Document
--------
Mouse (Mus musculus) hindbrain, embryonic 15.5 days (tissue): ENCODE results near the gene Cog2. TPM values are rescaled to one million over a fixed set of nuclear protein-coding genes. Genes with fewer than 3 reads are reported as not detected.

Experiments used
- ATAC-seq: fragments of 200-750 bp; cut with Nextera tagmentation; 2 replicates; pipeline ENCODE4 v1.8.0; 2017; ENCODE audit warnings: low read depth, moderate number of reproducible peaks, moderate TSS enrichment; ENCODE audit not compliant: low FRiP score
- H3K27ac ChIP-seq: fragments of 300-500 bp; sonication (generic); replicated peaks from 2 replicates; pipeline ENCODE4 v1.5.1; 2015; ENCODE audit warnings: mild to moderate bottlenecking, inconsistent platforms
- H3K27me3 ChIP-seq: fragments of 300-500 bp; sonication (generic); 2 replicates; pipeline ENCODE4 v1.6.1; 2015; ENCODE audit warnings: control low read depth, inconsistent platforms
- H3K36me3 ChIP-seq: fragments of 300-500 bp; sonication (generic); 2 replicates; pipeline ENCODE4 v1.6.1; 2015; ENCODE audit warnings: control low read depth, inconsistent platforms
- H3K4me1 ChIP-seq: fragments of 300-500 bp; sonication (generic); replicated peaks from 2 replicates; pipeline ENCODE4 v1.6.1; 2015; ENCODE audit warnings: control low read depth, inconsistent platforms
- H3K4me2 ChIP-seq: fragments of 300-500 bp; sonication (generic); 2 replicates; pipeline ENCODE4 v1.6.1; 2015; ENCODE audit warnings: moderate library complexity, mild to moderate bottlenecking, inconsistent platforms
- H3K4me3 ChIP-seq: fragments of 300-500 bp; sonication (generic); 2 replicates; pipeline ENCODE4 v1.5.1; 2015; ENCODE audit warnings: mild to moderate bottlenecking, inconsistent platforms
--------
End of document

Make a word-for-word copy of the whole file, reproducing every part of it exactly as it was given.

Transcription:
Mouse (Mus musculus) hindbrain, embryonic 15.5 days (tissue): ENCODE results near the gene Cog2. TPM values are rescaled to one million over a fixed set of nuclear protein-coding genes. Genes with fewer than 3 reads are reported as not detected.

Experiments used
- ATAC-seq: fragments of 200-750 bp; cut with Nextera tagmentation; 2 replicates; pipeline ENCODE4 v1.8.0; 2017; ENCODE audit warnings: low read depth, moderate number of reproducible peaks, moderate TSS enrichment; ENCODE audit not compliant: low FRiP score
- H3K27ac ChIP-seq: fragments of 300-500 bp; sonication (generic); replicated peaks from 2 replicates; pipeline ENCODE4 v1.5.1; 2015; ENCODE audit warnings: mild to moderate bottlenecking, inconsistent platforms
- H3K27me3 ChIP-seq: fragments of 300-500 bp; sonication (generic); 2 replicates; pipeline ENCODE4 v1.6.1; 2015; ENCODE audit warnings: control low read depth, inconsistent platforms
- H3K36me3 ChIP-seq: fragments of 300-500 bp; sonication (generic); 2 replicates; pipeline ENCODE4 v1.6.1; 2015; ENCODE audit warnings: control low read depth, inconsistent platforms
- H3K4me1 ChIP-seq: fragments of 300-500 bp; sonication (generic); replicated peaks from 2 replicates; pipeline ENCODE4 v1.6.1; 2015; ENCODE audit warnings: control low read depth, inconsistent platforms
- H3K4me2 ChIP-seq: fragments of 300-500 bp; sonication (generic); 2 replicates; pipeline ENCODE4 v1.6.1; 2015; ENCODE audit warnings: moderate library complexity, mild to moderate bottlenecking, inconsistent platforms
- H3K4me3 ChIP-seq: fragments of 300-500 bp; sonication (generic); 2 replicates; pipeline ENCODE4 v1.5.1; 2015; ENCODE audit warnings: mild to moderate bottlenecking, inconsistent platforms